Gathering Audience Feedback On An Audiovisual Performance

  • Léon McCarthy


This paper will report on the use of video-cued commentary as a method of gathering insightful audience feedback on an audiovisual performance.

Through my current audiovisual performances, I seek to present perspectives on social themes. Hence, I hope to communicate with audiences on an intellectual level, yet in the past, I have been unable to tell whether audiences were engaging sensually, intellectually or otherwise.

My research seeks to glean in what manner audiences engage with a performance, ascertaining what elements of my performance may have triggered them to engage. I expect that in seeking answers to these questions, I will understand more about how audiovisual content, gesture and stage-setup can lead audiences to engage intellectually.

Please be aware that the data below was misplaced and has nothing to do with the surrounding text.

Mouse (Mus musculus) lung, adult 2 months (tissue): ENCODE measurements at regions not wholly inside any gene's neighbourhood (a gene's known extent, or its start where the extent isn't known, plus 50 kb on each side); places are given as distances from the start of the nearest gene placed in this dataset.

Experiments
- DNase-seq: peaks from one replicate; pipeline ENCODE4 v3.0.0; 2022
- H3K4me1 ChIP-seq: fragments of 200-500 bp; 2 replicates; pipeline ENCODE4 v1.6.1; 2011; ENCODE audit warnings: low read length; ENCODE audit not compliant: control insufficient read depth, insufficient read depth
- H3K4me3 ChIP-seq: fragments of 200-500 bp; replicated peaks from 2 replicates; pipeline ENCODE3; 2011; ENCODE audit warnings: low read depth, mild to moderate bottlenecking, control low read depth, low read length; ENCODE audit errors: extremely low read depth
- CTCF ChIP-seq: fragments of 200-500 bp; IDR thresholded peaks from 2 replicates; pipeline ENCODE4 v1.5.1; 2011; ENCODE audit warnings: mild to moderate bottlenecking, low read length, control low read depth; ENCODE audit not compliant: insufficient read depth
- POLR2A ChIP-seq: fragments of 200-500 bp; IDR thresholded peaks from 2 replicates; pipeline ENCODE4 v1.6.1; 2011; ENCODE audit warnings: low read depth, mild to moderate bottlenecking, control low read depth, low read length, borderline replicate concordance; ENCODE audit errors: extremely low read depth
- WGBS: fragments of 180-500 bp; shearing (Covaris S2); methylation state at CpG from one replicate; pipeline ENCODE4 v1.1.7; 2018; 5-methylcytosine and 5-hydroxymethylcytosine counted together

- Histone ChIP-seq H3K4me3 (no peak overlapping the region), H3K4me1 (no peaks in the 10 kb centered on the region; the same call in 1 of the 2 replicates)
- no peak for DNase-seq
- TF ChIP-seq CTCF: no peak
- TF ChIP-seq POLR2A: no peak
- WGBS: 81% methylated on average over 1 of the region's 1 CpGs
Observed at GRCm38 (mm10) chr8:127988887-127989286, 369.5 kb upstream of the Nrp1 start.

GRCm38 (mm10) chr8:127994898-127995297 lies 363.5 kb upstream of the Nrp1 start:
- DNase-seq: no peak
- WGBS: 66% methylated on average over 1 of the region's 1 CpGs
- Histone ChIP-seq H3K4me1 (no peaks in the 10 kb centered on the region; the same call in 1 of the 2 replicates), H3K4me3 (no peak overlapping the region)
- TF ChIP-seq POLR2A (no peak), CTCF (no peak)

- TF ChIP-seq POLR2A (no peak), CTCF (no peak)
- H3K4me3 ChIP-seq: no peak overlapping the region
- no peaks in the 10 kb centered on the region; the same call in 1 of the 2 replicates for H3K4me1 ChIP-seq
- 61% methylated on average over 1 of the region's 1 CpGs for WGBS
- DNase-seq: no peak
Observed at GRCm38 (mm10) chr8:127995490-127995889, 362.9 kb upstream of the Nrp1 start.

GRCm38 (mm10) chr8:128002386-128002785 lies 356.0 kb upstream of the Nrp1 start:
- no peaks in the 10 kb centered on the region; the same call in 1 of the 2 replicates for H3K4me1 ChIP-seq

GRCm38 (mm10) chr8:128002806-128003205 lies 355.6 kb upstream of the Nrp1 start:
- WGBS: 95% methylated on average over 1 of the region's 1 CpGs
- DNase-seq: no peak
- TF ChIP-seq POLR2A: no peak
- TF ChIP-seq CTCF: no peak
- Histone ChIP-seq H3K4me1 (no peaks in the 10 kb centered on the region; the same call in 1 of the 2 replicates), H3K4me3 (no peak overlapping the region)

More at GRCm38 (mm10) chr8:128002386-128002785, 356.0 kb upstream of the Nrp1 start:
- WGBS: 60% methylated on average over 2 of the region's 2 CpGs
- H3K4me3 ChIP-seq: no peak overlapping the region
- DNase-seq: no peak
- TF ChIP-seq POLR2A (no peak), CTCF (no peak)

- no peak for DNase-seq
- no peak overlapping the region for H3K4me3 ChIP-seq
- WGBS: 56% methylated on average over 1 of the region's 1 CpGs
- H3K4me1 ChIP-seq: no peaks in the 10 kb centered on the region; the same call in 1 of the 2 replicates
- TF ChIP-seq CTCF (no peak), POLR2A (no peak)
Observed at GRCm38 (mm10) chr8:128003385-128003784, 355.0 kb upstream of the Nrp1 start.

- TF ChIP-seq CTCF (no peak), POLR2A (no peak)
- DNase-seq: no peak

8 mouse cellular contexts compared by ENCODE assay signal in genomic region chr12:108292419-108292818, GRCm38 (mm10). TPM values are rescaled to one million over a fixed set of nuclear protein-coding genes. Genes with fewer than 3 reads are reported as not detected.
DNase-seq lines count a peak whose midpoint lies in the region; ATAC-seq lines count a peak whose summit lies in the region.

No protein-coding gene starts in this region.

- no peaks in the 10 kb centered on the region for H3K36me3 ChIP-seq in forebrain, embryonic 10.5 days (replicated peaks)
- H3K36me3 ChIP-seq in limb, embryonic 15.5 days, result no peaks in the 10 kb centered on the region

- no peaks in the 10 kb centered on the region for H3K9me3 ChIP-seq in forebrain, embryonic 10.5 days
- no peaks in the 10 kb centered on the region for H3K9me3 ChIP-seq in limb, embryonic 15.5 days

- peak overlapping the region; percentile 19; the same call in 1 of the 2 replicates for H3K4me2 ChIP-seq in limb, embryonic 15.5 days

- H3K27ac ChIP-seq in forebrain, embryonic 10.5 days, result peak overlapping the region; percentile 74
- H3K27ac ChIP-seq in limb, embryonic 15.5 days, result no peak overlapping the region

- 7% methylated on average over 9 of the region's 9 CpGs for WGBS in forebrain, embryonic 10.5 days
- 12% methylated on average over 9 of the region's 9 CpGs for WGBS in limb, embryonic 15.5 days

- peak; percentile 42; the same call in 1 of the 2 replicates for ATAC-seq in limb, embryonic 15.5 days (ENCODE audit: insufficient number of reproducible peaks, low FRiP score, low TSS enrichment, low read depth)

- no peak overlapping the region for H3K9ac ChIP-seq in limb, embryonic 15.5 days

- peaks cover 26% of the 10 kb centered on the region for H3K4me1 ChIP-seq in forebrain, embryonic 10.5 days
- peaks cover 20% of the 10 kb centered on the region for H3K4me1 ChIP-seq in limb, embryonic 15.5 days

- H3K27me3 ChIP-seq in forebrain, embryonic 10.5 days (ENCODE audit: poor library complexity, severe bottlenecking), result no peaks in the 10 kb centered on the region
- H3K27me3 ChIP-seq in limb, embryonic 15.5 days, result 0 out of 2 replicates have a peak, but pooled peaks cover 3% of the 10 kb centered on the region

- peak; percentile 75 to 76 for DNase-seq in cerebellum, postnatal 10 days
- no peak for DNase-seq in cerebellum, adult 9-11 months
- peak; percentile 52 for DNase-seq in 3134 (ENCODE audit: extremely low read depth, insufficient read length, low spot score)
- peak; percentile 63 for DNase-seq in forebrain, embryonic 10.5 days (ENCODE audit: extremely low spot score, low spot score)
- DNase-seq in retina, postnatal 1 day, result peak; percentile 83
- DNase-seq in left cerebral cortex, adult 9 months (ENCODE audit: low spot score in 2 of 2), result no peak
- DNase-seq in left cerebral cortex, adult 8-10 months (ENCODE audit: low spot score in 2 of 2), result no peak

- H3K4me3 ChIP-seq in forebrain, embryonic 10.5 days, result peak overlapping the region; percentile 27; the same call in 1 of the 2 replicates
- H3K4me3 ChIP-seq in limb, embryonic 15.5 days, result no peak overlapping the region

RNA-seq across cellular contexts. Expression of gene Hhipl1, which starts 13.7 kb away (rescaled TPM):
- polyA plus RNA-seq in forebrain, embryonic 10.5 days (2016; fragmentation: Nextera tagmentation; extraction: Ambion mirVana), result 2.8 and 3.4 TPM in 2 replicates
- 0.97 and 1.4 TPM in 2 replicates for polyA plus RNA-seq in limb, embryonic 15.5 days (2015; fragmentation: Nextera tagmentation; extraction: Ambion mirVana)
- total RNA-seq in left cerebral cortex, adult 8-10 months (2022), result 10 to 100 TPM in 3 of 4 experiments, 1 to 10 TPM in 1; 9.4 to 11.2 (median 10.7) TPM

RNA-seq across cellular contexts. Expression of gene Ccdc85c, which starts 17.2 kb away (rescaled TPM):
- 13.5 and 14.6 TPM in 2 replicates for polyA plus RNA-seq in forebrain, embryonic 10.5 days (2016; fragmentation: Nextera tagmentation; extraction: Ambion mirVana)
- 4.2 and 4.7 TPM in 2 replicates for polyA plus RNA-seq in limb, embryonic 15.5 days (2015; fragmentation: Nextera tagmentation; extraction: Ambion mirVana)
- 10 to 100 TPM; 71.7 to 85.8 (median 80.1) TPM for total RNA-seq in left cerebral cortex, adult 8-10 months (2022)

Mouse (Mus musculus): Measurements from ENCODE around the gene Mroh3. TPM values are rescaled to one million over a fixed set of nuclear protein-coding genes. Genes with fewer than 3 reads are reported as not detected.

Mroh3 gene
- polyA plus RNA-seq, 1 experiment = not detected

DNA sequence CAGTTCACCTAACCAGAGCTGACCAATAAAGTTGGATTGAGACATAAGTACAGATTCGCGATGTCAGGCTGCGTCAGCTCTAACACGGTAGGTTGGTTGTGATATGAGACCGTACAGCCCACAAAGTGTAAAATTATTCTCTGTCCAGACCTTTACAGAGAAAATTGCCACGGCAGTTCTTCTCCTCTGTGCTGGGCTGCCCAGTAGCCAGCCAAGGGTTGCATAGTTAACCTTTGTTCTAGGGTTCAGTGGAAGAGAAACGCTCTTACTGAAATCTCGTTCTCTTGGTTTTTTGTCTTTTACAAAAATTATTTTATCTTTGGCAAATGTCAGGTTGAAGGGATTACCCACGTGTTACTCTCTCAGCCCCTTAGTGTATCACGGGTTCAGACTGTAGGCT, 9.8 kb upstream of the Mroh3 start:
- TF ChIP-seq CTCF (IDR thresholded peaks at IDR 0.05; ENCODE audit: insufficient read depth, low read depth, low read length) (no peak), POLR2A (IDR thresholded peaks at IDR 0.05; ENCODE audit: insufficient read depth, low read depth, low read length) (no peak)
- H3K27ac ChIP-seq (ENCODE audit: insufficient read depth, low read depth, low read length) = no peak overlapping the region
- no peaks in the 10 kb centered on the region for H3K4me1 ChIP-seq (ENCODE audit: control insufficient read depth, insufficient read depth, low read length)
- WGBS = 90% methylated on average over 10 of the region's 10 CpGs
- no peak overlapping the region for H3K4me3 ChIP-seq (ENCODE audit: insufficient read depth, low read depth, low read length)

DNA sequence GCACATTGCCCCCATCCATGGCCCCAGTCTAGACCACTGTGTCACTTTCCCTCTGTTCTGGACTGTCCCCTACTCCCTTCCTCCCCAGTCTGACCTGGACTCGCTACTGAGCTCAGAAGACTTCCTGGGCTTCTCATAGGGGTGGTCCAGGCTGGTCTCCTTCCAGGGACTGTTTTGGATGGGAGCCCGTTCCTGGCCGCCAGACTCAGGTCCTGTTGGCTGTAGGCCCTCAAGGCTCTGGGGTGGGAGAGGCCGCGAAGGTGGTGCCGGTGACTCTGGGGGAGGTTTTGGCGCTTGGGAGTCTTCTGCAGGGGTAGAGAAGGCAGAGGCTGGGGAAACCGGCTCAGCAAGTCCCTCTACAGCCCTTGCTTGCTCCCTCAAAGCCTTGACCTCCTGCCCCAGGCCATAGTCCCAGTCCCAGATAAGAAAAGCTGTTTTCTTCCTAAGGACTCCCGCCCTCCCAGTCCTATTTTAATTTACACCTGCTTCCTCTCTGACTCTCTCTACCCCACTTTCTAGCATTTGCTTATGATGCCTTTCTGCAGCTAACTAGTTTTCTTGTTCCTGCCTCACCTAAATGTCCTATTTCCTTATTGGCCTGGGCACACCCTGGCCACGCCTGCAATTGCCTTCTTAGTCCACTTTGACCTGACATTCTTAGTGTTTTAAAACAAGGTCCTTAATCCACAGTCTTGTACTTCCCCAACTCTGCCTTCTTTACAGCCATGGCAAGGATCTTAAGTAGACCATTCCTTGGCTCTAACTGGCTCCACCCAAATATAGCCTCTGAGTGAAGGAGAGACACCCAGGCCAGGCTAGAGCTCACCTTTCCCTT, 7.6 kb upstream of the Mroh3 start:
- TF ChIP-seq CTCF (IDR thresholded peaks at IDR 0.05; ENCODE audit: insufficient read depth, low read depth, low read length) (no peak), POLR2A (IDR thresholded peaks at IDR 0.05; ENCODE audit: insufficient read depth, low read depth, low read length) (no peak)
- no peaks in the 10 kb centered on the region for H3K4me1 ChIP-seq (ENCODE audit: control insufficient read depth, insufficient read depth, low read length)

I have used post-performance audience surveys to gather subjective feedback. The analysis of these surveys revealed useful general impressions, yet feedback rarely revealed the impact of specific audiovisual events or moments. Seeking feedback on specific events could isolate the impact I had on the audience making it impossible to replicate the same impact in future performances.

In seeking to gather specific feedback, I came across the use of video-cued commentary, a method used to assess user-experience within interactive installations. [1] I adapted this approach to the field of live audiovisuals, inspired by the writings of Sergei Eisenstein [2] and adopting the listening modes suggested by Michel Chion. [3]

The design, implementation and analysis of a video-cued commentary will be part of this analysis together with alternative uses of the video-cued commentary for researchers and practitioners in other fields.

  1. B. Costello, “Many Voices, One Project,” in Interacting: Art, Research and the Creative Practitioner, eds. L. Candy and E. A. Edmonds, chapter 4.1 (Faringdon, Oxfordshire: Libri Publishing, 2011).
  2. S. Eisenstein, “Eh! On the Purity of Film Language,” in The Eisenstein Reader, ed. R. Taylor, 128–33 (London: British Film Institute, 1999).
  3. M. Chion, “The Three Listening Modes,” in Audio-Vision : Sound on Screen, ed. and trans. Claudia Gorbman (New York: Columbia University Press, 1994), 26–32.